2. Six new sports – baseball, softball, karate, skateboard, sports climbing and surfing – have recently been added to the 2020 lineup of Olympic sports. As one of these is bound to fail (our money’s on sports climbing or softball), room may open up for a sport that never fails (pickleball) in 2024!

3. With almost 3 million players on six continents and more joining every day, the sport is getting closer to meeting the basic minimum requirements it needs to be considered to be an Olympic sport. If it keeps growing the way it’s growing, every grandparent on the planet could unwittingly be training the first pickleball Olympian. What a thought! Want to make sure you’re training a pro? Check out the 200P Mini Paddle for little hands.

4. This past year we saw the success of the first US Open Pickleball Championship. Thousands flocked to the tournament and tens of thousands more talked about it all across the internet. Who can look at that event – the hype, the interest, the level of play – and not see the future of the sport?  

For all these reasons we believe pickleball players will make it to the Olympic podium. It’s just a matter of when.

What’s on Your Pickleball Bucket List?

Bucket List

Bucket lists are all the rage these days, from the general “100 things to do before I die” to the highly specific “501 books to read before I’m 50,” it seems like there’s a list for everything. So why not one for pickleball?

As a wise person once said, “A goal not written down is only a wish.” There is power in writing down your goals. Bucket lists help provide direction, focus and purpose – and with so many things competing for your time, writing down what is truly important to you and what you want to accomplish and experience can help you block out the noise and keep your eye on the prize. And what’s the prize? More pickleball experiences, of course!

As pickleball explodes in popularity, the number of ways to enjoy pickleball explodes as well. There are pro-run clinics to attend, a ton of tournaments to test your skill at, pickleball tours to take part in – you name it! So why not make a list and start checking off the awesome?! Here, to help you get started, is our pickleball bucket list.

Pickleball Bucket List

1. Ref a tournament – It’s a snap to learn, you get a front row seat to tons of matches and you give back to the sport you love while helping improve your own game.

2. Play in a tournament in all categories – Singles, doubles, and mixed doubles. Get out of your comfort zone and diversify your playing style!

3. Perfect the dink, behind the back and around the post shots.

4. Attend as a spectator or play at the US Open Pickleball Championships.

5. Participate in a pickleball tournament that benefits a charity.

6. Go on a pickleball tour (U.S.) – With places to play in every state, you can start in Alaska and end in Florida and never run out of fun

7. Go on a pickleball tour (world) – We’ve seen pickleball tours offered in Spain, Japan, Costa Rica and the Dominican Republic, and we’re sure more will pop up as the sport continues to grow. If you don’t want to hire a tour director, hit up Facebook or Google to find clubs across the globe and make your own tour.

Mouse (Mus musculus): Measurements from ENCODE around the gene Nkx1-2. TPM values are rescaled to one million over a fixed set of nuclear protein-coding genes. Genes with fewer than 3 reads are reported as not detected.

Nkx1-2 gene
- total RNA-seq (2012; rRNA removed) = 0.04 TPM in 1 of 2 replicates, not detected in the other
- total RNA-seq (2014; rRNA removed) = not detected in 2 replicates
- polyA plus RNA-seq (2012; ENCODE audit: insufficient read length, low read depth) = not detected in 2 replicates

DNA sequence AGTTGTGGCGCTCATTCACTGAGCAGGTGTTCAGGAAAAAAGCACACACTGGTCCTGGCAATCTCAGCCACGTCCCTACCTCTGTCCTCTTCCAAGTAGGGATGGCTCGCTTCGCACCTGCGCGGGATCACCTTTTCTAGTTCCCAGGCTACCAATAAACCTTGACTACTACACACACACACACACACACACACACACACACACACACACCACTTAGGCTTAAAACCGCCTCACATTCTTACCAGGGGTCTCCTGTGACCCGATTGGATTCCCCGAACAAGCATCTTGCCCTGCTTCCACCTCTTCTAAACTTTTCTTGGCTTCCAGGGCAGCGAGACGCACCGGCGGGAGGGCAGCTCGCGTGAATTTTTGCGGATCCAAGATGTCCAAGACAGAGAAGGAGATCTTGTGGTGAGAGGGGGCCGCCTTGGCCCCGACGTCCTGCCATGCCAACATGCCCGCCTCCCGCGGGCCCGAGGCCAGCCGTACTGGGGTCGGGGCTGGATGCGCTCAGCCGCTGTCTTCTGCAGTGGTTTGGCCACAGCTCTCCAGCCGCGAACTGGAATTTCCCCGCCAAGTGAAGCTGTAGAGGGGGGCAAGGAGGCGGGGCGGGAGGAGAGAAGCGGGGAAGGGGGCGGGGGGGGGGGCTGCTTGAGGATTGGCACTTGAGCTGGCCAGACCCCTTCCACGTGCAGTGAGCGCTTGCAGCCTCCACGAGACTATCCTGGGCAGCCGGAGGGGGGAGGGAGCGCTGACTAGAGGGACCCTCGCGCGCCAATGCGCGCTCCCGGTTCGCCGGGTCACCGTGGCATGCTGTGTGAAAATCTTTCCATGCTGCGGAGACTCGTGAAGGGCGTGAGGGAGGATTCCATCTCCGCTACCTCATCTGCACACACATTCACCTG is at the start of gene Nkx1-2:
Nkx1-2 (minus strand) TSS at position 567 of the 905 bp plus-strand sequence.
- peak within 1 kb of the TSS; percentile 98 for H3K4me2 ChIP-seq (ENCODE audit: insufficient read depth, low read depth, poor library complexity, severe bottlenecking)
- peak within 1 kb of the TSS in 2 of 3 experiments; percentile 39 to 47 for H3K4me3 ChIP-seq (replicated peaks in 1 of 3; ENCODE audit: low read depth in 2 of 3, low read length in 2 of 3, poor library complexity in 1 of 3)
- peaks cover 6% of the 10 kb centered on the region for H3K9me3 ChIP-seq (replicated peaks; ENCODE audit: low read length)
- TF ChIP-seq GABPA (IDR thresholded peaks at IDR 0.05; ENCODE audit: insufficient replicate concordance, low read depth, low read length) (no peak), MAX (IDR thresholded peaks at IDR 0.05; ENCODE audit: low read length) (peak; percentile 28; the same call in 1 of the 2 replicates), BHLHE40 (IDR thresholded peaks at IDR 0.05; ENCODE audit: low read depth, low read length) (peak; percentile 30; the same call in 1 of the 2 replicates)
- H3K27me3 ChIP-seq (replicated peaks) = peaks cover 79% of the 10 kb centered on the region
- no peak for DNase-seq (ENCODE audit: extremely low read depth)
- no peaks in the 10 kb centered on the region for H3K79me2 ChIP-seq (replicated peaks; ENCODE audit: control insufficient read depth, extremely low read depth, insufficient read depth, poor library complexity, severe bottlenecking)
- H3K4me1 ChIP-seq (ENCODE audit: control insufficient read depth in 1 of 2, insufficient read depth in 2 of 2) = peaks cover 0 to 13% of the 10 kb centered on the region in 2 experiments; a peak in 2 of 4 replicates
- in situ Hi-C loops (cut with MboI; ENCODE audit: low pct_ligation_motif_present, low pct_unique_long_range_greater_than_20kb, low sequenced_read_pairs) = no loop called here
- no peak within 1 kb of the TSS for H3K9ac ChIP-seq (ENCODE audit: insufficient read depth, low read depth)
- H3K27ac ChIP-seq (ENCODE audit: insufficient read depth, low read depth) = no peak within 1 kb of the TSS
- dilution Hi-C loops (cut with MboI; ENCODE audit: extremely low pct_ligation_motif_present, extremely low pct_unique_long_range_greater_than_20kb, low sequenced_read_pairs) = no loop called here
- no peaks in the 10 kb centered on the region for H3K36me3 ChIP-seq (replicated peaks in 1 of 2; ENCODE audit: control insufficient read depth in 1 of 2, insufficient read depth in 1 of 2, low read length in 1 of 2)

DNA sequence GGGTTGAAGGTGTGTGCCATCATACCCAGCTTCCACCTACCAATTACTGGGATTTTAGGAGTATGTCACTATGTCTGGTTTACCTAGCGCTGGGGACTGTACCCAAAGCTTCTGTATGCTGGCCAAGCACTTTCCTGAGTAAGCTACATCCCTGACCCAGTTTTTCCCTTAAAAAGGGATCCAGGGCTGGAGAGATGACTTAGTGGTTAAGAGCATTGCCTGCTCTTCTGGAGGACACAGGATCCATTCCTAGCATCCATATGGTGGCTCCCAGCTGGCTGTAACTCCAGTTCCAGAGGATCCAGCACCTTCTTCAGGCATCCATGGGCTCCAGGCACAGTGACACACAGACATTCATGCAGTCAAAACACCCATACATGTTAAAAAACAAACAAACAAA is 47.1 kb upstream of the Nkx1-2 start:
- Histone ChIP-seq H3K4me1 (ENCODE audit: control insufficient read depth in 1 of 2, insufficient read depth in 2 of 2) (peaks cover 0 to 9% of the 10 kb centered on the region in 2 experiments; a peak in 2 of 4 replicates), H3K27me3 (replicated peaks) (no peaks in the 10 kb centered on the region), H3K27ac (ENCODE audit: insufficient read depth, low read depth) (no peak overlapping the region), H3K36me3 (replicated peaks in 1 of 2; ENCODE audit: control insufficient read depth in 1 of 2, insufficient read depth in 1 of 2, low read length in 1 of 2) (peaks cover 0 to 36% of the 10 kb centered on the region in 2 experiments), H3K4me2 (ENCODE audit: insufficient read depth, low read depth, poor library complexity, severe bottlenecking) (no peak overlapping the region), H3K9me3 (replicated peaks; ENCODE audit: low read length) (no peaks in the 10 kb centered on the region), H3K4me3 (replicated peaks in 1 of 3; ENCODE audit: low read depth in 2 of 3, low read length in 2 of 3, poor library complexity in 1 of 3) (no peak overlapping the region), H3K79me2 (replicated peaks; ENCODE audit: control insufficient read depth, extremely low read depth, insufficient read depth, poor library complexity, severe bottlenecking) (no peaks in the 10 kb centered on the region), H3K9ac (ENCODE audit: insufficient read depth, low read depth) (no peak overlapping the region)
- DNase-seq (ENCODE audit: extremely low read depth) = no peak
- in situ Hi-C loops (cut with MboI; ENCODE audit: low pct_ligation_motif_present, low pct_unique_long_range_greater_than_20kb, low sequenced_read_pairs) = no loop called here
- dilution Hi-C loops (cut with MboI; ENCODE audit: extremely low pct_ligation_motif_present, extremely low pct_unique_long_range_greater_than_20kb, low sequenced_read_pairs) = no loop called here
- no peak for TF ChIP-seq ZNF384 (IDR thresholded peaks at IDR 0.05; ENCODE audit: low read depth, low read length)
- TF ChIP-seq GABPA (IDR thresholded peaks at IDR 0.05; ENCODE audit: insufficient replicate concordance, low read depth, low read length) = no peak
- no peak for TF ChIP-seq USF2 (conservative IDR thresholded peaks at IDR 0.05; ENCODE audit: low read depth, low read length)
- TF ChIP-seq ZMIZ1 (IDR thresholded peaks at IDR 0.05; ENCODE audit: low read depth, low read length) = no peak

8. Get a pickleball pen pal from another country or age group. Pickleball is played on 6 of the 7 continents (come on, Antarctica!), so reach out to a pickleball club through Facebook and see who answers. You never know what you’ll learn about how the rest of the world experiences pickleball!

9. Get a one-on-one lesson from a pro. Treat yourself and invest in your game by enlisting someone at the top of the sport to really dial into what you’re doing well and what you could work on.

10. Get an autographed paddle and get all the top players you meet to sign it. Keep it where you can see it and it can serve as inspiration for how good you want your own game to be.

You can start your signature collection with a U.S. Open Bantam EX-L Signature Edition

You can start your signature collection with a U.S. Open Bantam EX-L Signature Edition

 11. Introduce the sport to one person from each age category. Part of the magic of pickleball is that it crosses generations. Remind yourself of the game’s unifying power by spreading the sport to people you don’t consider peers.

12. Make a paddle from scratch – It’s easier than you think.

13. Medal in a tournament. (Dream big!)

14. Attend a pickleball-themed wedding. This one might take a little more luck than the rest, but if you can swing it, hats off to you! There’s no way a pickleball-themed wedding won’t be fun.

15. Build a court in your own backyard. How great to be able to play whenever you want.

Catron Pickleball Complex Knoxville Tennessee

Catron Pickleball Complex Knoxville Tennessee

16. Compete against a player from each rating level. Test yourself against higher-rated players and help a lower-rated player improve their skills.

17. Help someone go up a rating.

18. Try 6-player pickleball.
19. Compete in costume.Apex Park in Arvada Opens First Dedicated Pickleball Courts in Colorado

20. Attend a match at the Olympics when pickleball becomes an Olympic sport! 🙂

So there’s our list. How many of these have you already checked off, and what would you add?